Find Good Web Sites and Weed Out Bad Ones

Find Good Web Sites and Weed Out Bad Ones

  1. Use Google. PageRank(TM), the interlinkage popularity ranking method helps keep “random” sites off of the top of the list. Sites appearing high on a Google search will be either famous and heavily cited, or infamous and heavily cited.
  2. To see if the site is famous or infamous, find out who links to the site and why. Look for patterns. To do this in Google, type link:sitename.com. [ Example: link:www.BonsaiKitten.com ]. Then click on the various items in the results list.
  3. Use http://www.betterwhois.com  to find the name of the person or organization to whom a Web site is registered. Often, the revealing information is in the Name Server line, but if you see an actual name, you can investigate it. Run a Google search on either the name server site or the owner’s name.
  4. Take the site’s URL and remove the last one or two sections of it, if the URL is long. This will usually get you to the home page of whatever organization produced the site. Try this for the Popcorn Chromatography site.
  5. To see how recently a site has been updated, you can use the InterNIC’s Registry Who Is (see #3) if that information is not included on the site itself. Knowing how recent a site is is particularly important for medical, scientific or legal content.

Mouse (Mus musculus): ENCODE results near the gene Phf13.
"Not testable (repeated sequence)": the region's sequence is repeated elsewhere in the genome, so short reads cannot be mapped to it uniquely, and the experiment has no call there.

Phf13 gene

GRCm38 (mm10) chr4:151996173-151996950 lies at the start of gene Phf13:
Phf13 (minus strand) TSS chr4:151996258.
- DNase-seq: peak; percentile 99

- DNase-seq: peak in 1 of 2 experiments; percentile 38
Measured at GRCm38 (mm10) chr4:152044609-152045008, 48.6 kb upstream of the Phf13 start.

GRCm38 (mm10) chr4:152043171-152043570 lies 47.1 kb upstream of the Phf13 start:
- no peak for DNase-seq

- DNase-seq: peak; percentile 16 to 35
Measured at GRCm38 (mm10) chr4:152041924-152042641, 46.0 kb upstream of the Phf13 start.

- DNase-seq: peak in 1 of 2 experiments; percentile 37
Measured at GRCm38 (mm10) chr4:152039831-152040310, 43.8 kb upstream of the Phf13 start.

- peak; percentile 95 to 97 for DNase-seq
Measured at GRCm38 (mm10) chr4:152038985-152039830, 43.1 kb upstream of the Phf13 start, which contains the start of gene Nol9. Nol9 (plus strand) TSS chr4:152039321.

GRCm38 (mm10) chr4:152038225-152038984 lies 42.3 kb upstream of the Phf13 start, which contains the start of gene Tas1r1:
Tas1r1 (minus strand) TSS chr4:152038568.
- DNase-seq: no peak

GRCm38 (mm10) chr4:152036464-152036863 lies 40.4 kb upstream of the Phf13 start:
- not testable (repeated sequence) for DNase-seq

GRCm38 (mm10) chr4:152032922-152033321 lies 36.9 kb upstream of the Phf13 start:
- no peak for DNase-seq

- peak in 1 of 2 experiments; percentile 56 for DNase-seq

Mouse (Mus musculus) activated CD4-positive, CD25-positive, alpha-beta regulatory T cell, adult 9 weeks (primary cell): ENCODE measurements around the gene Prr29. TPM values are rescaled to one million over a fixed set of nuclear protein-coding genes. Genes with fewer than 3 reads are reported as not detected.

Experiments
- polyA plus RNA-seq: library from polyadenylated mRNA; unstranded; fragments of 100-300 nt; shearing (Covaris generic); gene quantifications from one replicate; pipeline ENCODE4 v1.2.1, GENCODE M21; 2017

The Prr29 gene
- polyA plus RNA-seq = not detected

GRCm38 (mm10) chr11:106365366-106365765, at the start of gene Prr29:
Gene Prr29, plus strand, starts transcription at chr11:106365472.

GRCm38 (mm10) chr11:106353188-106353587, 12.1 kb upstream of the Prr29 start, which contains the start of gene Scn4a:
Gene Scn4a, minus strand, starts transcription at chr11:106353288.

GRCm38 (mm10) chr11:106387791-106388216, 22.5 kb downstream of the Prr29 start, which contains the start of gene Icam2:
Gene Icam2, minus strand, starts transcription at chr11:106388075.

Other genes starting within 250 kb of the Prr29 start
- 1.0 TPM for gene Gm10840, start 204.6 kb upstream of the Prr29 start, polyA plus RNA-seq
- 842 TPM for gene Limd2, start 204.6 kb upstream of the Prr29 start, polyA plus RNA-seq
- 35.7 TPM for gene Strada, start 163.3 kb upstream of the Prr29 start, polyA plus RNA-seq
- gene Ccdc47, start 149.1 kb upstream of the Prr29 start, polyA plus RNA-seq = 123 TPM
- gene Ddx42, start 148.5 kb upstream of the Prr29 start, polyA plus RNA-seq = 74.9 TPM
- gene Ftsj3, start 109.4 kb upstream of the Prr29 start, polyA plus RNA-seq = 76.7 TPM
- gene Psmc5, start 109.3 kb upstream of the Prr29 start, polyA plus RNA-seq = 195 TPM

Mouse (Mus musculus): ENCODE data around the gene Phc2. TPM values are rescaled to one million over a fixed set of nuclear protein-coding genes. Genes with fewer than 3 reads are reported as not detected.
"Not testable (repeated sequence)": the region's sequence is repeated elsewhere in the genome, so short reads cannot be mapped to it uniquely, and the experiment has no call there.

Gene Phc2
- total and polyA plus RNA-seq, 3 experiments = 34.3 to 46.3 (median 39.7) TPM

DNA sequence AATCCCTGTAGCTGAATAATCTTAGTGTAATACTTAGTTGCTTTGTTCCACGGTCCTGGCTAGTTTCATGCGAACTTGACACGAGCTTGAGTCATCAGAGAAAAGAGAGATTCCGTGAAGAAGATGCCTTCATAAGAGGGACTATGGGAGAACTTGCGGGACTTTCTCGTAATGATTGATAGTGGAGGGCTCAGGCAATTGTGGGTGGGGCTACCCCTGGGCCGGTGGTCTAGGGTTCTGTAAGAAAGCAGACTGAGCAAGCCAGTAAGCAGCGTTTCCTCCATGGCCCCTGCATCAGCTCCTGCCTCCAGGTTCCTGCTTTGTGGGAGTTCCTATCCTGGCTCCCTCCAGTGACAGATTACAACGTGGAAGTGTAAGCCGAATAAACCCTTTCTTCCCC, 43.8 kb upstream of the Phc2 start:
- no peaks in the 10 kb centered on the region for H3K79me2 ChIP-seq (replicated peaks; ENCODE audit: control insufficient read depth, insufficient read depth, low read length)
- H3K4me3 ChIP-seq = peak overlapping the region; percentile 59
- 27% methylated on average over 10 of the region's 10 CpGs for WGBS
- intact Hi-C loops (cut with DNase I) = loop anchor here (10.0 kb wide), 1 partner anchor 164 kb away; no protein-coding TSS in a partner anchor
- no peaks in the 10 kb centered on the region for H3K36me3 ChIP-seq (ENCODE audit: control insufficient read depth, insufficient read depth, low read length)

6. For a very interesting list of sample sites showing the kinds of spoofs, random cranky people, slick sales pitches disguised as information, etc. that exist on the web, take a look at Internet consultant Phil Bradley’s “Fake Web sites and spoof Web sites.”
  7. Other things to check:
    • How good is the use of language?
    • Are there a lot of misspellings?
    • A lot of of words with very emotional content? (might be good for making you feel a certain way, but would it help convince a disinterested, skeptical friend?)
    • Does the site quote experts to support its “facts”? Other than just more people in the same organization as the site authors? Check bibliographies.
    • Do the authors seem to be trying to sell some product? Commercial sites may still be informative, but they may not give complete information.
    • Is the site a .com, a .org, a .edu a .net or a .gov site? This doesn’t always tell you too much (anyone can get a .com or .org site) , but it does tell you whether or not a site is produced by the U.S. government or someone at an educational institution.
  8. Email: if you want to know if the email warning you got about a nasty virus is real or a hoax warning someone accidentally passed on to you, check F-Secure’s virus site.  For other kinds of email warnings and possibly-true email rumors and stories, check snopes.com

For more information, email Rachel Brekhus, Ellis Library Reference.